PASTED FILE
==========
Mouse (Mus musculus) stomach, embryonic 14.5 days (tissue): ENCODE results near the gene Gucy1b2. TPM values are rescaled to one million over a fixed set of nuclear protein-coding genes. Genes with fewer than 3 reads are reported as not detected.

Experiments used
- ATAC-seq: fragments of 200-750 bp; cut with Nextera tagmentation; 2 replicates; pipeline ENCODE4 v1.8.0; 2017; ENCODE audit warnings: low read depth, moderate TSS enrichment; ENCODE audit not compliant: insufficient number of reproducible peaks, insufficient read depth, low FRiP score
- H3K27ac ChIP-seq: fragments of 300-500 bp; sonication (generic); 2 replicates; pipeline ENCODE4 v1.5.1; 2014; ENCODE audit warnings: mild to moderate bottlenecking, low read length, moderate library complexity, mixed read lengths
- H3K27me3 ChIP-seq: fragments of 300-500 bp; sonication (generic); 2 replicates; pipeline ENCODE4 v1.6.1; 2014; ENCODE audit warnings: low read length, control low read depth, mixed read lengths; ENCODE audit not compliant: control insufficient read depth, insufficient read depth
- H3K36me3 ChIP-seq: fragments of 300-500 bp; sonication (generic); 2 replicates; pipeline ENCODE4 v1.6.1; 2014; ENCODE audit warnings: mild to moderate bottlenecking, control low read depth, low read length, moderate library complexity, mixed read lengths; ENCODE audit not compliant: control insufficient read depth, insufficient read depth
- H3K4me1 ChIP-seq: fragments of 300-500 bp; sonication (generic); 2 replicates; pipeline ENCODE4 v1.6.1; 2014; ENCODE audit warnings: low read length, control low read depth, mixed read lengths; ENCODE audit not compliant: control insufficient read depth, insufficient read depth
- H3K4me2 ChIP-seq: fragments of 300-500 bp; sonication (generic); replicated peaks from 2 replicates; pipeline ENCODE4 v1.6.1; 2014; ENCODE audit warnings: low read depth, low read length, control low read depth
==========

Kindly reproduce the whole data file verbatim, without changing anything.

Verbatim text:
Mouse (Mus musculus) stomach, embryonic 14.5 days (tissue): ENCODE results near the gene Gucy1b2. TPM values are rescaled to one million over a fixed set of nuclear protein-coding genes. Genes with fewer than 3 reads are reported as not detected.

Experiments used
- ATAC-seq: fragments of 200-750 bp; cut with Nextera tagmentation; 2 replicates; pipeline ENCODE4 v1.8.0; 2017; ENCODE audit warnings: low read depth, moderate TSS enrichment; ENCODE audit not compliant: insufficient number of reproducible peaks, insufficient read depth, low FRiP score
- H3K27ac ChIP-seq: fragments of 300-500 bp; sonication (generic); 2 replicates; pipeline ENCODE4 v1.5.1; 2014; ENCODE audit warnings: mild to moderate bottlenecking, low read length, moderate library complexity, mixed read lengths
- H3K27me3 ChIP-seq: fragments of 300-500 bp; sonication (generic); 2 replicates; pipeline ENCODE4 v1.6.1; 2014; ENCODE audit warnings: low read length, control low read depth, mixed read lengths; ENCODE audit not compliant: control insufficient read depth, insufficient read depth
- H3K36me3 ChIP-seq: fragments of 300-500 bp; sonication (generic); 2 replicates; pipeline ENCODE4 v1.6.1; 2014; ENCODE audit warnings: mild to moderate bottlenecking, control low read depth, low read length, moderate library complexity, mixed read lengths; ENCODE audit not compliant: control insufficient read depth, insufficient read depth
- H3K4me1 ChIP-seq: fragments of 300-500 bp; sonication (generic); 2 replicates; pipeline ENCODE4 v1.6.1; 2014; ENCODE audit warnings: low read length, control low read depth, mixed read lengths; ENCODE audit not compliant: control insufficient read depth, insufficient read depth
- H3K4me2 ChIP-seq: fragments of 300-500 bp; sonication (generic); replicated peaks from 2 replicates; pipeline ENCODE4 v1.6.1; 2014; ENCODE audit warnings: low read depth, low read length, control low read depth